Resistance

Thread Starter

Lightfire

Joined Oct 5, 2010
690
Hello,

Resistance is the property of every material that opposes the current to flow.
Those who have a low resistance are called conductor.
Those who have a high resistance are called insulator.

I am wondering now.

Assuming that my wood has only 1Ω resistance.

Okay, for example I have now a 24 volts battery (Yes, let's upgrade my voltage.:D). Assuming that my wood is the one I am going to use as the conductor (A wire for example.).

And I have a lamp. Will the lamp be lighted as the wood is the conductor?

I am very confused. Is there any specific formula if how much current does a specific material accept?

It's very hard to explain but I hope you do understand what I mean.

Catatatatatpult.....:D
 

Wendy

Joined Mar 24, 2008
21,906
Wood is basically an insulator, which some slight potential conductance. You connect a low voltage battery to it you probably won't notice a thing, even if it is wet.

The other guys are worried about higher voltage, but I happen you know you have a pile of battery connectors somewhere. :D
 

Thread Starter

Lightfire

Joined Oct 5, 2010
690
Ah, yes it would.

Battery specifications: 48 ampere-hour/24 volts
Lamp: 24 amperes/24 volts

Assuming that the wood (My wire in this case) is 2 ohms connected in battery to power up my lamp. Then the lamp will get only 50% of the required amount of ampere.

24/2=12

AHHHHH I DON'T KNOW. HELP ME :D
 

SgtWookie

Joined Jul 17, 2007
22,210
This calculator will help you figure out how much voltage you will drop across your wiring:
http://www.stealth316.com/2-wire-resistance.htm
For example, 1 Ampere through 5 feet of AWG-20 wire will drop 0.0518 Volts; as that length of AWG-20 copper wire will have 0.0518 Ohms of resistance.

Incandescent lamps have very low resistance when they are cold; when the filament heats up, the resistance increases a large amount.

You will need to calculate your lamps' current by dividing the wattage rating by the voltage rating.

For example:
A 12v lamp rated 24 Watts would be A=P/E; 24W/12V=2 Amperes
You can also calculate the resistance at the normal operating temperature by:
R=E^2 / P; Volts*Volts / Watts; 12*12/24 = 144/24 = 6 Ohms.
 

Adjuster

Joined Dec 26, 2010
2,148
Would it light? That would depend on the lamp, wouldn't it? 1Ω is quite a low resistance: it's not easy to imagine a piece of wood being that low unless it had been burned to carbon first. If you want to know if a lamp will light when it is in series with a resistor, this requires a little calculation. You need to know the supply voltage (24V in your case), the resistance (1Ω). You also need the normal ratings of the lamp: its voltage and current, or perhaps its wattage, from which we can tell the current rating.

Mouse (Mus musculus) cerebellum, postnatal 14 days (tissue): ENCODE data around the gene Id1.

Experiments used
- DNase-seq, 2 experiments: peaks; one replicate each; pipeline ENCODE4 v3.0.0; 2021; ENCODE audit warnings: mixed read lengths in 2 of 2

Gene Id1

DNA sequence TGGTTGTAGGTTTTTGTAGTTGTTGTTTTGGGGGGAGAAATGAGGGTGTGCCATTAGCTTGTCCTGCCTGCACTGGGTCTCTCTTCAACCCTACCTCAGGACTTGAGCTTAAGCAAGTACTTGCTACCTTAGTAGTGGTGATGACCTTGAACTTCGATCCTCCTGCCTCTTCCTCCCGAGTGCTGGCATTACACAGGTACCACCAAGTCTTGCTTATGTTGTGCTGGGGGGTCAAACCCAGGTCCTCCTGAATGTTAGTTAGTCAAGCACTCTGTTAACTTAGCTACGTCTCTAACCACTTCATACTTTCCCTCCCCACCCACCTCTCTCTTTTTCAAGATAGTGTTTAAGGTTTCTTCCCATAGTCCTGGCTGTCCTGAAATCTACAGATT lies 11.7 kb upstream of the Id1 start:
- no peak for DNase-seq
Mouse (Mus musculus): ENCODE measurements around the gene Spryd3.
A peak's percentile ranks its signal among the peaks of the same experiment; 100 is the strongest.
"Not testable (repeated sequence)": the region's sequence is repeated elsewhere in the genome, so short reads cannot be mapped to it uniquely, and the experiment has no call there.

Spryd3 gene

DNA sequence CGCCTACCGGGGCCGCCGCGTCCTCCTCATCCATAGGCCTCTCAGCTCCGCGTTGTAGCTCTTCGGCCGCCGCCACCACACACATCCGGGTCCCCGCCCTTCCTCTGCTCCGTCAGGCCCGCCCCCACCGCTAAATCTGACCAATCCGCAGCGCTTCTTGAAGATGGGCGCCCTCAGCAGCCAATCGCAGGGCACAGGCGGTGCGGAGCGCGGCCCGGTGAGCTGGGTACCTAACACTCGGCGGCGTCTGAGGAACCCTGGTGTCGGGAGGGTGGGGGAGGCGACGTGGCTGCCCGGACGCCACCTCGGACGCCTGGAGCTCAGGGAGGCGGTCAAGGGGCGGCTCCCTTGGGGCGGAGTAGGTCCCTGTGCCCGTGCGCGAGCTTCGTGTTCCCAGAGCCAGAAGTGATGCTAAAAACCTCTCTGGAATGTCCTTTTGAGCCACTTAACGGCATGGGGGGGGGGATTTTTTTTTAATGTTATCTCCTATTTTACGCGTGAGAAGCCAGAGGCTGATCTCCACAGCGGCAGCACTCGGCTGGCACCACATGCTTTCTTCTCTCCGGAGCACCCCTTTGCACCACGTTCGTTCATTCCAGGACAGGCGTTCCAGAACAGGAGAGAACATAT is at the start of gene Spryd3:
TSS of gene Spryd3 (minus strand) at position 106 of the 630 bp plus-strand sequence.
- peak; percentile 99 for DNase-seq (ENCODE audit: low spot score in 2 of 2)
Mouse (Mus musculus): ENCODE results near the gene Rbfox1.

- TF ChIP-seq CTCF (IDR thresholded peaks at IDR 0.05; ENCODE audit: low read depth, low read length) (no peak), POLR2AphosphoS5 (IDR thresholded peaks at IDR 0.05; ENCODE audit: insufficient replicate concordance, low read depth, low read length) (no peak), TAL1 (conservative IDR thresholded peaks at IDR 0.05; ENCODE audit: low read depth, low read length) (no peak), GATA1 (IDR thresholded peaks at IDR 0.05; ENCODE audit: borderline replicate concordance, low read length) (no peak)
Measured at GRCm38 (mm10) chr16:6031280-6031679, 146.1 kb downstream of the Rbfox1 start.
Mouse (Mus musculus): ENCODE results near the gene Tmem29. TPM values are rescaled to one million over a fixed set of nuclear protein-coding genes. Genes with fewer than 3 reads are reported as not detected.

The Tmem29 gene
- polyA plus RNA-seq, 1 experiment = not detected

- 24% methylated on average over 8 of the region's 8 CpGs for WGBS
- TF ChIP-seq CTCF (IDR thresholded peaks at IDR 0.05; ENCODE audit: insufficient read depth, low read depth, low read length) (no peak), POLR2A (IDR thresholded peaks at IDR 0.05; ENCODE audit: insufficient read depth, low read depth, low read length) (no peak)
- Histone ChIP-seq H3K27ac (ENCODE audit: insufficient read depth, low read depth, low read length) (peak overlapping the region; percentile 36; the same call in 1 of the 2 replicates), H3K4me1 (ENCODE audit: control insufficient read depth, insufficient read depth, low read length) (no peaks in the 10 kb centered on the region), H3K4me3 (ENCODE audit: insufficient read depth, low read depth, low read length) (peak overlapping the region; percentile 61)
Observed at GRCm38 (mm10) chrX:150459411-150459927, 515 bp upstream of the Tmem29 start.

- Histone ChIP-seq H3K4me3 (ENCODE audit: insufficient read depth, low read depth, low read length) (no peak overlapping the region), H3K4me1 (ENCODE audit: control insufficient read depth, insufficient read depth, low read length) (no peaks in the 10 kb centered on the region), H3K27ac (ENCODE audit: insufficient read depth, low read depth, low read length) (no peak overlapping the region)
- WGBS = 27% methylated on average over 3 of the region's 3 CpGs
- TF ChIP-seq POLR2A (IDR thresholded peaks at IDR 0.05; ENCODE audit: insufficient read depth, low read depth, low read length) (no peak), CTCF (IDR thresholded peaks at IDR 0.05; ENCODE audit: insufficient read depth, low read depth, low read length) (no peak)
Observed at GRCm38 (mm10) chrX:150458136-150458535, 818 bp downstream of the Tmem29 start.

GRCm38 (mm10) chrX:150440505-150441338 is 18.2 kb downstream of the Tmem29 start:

For a filament lamp, these numbers can be used to find an equivalent resistance, although this is not so accurate when the lamp is not at its normal voltage (the lamp resistance is not constant, I'll say more about this later). LEDs are different: they have pretty much constant voltages for a wide range of currents. Let's say you have a 24V 12W filament lamp. What is the normal current for this lamp?

Power = Voltage * Current, so Current = Power/Voltage. I = 12W/24V = 0.5A Resistance = Voltage/Current = 24V/0.5A = 48Ω.

If this lamp is connected in series with a 1Ω resistor, the total resistance will be 1Ω + 48Ω = 49Ω. The current will be 24V/ 49Ω = 0.49A, almost the normal value. The lamp voltage will also be almost normal. You can work this out from the current times the lamp resistance, V = I*R, V = 0.49*48 =23.5V.

A quicker way is to call the series resistor "R1", and the lamp resistor "R2" then use the potential divider formula:

Vout = Vin * R2/(R1+R2) http://en.wikipedia.org/wiki/Voltage_divider

In this case 24V*48Ω/(48Ω+1Ω) = 23.5V A 24V 120W (4.8Ω) lamp would get 24V*4.8Ω/(4.8Ω+1Ω) = 19.9V, so it would be a bit dim.

Your monster 24V 24A lamp (576 Watts!) is only 1Ω equivalent, it would only get half voltage and would be very dim.

Actually, it would be worse than that. Tungsten filament lamp resistances drop as the voltage falls, because at the normal voltage the filament is extremely hot, raising its resistance. At lower voltages the filament is less hot, so the resistance falls. If you ever have access to a resistance meter, try measuring the resistance of an ordinary torch bulb. Then compare this to the resistance calculated from its normal ratings. The cold resistance is likely to be far lower.
 
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